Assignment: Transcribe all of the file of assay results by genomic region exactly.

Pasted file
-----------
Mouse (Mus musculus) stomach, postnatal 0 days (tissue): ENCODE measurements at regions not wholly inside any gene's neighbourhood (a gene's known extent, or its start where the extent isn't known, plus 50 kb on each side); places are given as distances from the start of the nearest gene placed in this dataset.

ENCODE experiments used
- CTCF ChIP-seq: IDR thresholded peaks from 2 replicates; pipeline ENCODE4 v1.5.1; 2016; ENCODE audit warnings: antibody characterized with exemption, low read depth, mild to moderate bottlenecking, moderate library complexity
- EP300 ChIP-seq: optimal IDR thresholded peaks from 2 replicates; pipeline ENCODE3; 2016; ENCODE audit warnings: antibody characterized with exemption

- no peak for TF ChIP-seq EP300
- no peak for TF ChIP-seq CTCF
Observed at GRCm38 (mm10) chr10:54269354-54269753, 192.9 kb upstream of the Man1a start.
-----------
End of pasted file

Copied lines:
Mouse (Mus musculus) stomach, postnatal 0 days (tissue): ENCODE measurements at regions not wholly inside any gene's neighbourhood (a gene's known extent, or its start where the extent isn't known, plus 50 kb on each side); places are given as distances from the start of the nearest gene placed in this dataset.

ENCODE experiments used
- CTCF ChIP-seq: IDR thresholded peaks from 2 replicates; pipeline ENCODE4 v1.5.1; 2016; ENCODE audit warnings: antibody characterized with exemption, low read depth, mild to moderate bottlenecking, moderate library complexity
- EP300 ChIP-seq: optimal IDR thresholded peaks from 2 replicates; pipeline ENCODE3; 2016; ENCODE audit warnings: antibody characterized with exemption

- no peak for TF ChIP-seq EP300
- no peak for TF ChIP-seq CTCF
Observed at GRCm38 (mm10) chr10:54269354-54269753, 192.9 kb upstream of the Man1a start.